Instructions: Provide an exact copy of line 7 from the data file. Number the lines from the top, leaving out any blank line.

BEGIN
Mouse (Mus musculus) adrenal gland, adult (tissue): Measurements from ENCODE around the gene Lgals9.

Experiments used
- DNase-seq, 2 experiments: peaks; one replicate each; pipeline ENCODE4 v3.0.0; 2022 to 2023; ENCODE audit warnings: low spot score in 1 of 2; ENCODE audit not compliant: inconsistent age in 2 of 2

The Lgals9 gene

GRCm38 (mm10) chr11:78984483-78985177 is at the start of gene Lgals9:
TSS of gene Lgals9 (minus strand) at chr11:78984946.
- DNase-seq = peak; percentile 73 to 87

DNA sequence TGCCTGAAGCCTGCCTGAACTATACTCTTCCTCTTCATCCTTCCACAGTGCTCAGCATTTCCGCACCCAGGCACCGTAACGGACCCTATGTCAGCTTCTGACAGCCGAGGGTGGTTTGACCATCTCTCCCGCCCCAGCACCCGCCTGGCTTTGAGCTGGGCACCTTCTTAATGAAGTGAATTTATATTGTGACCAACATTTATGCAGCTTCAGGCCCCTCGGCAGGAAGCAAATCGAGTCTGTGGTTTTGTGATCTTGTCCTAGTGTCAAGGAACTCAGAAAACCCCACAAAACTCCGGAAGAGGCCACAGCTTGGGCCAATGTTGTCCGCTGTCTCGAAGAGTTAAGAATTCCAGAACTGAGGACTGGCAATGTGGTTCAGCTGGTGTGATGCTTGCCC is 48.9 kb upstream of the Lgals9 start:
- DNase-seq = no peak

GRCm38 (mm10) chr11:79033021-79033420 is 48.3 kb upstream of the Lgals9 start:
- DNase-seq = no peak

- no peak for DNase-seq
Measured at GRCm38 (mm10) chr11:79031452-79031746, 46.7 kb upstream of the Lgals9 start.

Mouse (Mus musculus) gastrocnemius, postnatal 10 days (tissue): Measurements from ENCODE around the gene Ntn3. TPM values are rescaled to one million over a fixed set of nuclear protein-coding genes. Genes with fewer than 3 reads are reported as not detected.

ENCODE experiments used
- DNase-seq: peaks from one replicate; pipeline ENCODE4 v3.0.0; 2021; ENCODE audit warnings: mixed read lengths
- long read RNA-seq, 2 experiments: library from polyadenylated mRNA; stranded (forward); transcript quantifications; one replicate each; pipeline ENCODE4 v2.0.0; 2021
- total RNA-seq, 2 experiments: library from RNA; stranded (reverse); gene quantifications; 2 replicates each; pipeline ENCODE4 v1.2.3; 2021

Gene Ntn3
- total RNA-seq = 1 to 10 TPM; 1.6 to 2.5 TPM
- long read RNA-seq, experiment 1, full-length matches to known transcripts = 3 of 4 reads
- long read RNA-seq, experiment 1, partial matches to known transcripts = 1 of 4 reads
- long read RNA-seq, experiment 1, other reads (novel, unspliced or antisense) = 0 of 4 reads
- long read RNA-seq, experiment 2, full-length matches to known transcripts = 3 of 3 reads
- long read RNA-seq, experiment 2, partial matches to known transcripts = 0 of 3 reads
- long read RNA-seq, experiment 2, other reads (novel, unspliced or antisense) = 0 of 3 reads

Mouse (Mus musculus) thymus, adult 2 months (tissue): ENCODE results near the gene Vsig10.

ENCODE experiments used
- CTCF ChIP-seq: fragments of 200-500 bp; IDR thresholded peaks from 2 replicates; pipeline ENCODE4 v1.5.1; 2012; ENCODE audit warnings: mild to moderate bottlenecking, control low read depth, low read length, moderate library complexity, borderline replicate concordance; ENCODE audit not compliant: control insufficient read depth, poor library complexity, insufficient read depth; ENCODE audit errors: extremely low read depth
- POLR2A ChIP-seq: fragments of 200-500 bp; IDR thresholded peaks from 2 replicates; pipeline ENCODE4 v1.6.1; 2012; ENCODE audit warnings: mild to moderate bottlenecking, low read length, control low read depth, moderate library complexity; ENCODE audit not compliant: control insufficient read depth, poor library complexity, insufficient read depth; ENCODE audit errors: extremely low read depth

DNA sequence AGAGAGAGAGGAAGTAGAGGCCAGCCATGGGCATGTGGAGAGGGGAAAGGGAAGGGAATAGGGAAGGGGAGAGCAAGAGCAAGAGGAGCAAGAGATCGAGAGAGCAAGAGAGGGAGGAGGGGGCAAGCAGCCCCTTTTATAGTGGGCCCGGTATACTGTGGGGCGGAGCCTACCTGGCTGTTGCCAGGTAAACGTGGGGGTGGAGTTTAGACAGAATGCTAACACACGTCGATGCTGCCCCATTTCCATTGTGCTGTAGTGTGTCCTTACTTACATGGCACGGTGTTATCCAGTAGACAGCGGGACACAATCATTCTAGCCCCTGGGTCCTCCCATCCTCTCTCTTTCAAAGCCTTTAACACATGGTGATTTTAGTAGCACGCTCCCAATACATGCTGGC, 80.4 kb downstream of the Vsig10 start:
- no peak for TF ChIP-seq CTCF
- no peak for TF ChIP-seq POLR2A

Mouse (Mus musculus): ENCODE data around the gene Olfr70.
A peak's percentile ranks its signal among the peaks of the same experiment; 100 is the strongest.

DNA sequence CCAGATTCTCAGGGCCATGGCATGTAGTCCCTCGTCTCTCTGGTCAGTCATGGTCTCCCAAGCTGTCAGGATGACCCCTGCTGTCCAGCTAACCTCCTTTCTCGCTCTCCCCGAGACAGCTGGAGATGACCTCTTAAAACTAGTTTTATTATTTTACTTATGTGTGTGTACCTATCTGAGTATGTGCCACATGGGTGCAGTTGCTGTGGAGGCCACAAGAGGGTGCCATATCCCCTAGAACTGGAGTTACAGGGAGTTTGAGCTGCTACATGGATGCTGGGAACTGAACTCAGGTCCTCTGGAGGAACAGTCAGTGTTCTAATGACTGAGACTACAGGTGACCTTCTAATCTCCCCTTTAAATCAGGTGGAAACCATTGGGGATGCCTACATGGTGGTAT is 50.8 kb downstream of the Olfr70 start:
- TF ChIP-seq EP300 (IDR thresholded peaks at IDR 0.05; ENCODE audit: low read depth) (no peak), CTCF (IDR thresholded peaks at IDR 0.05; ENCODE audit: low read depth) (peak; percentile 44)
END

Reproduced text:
- DNase-seq = peak; percentile 73 to 87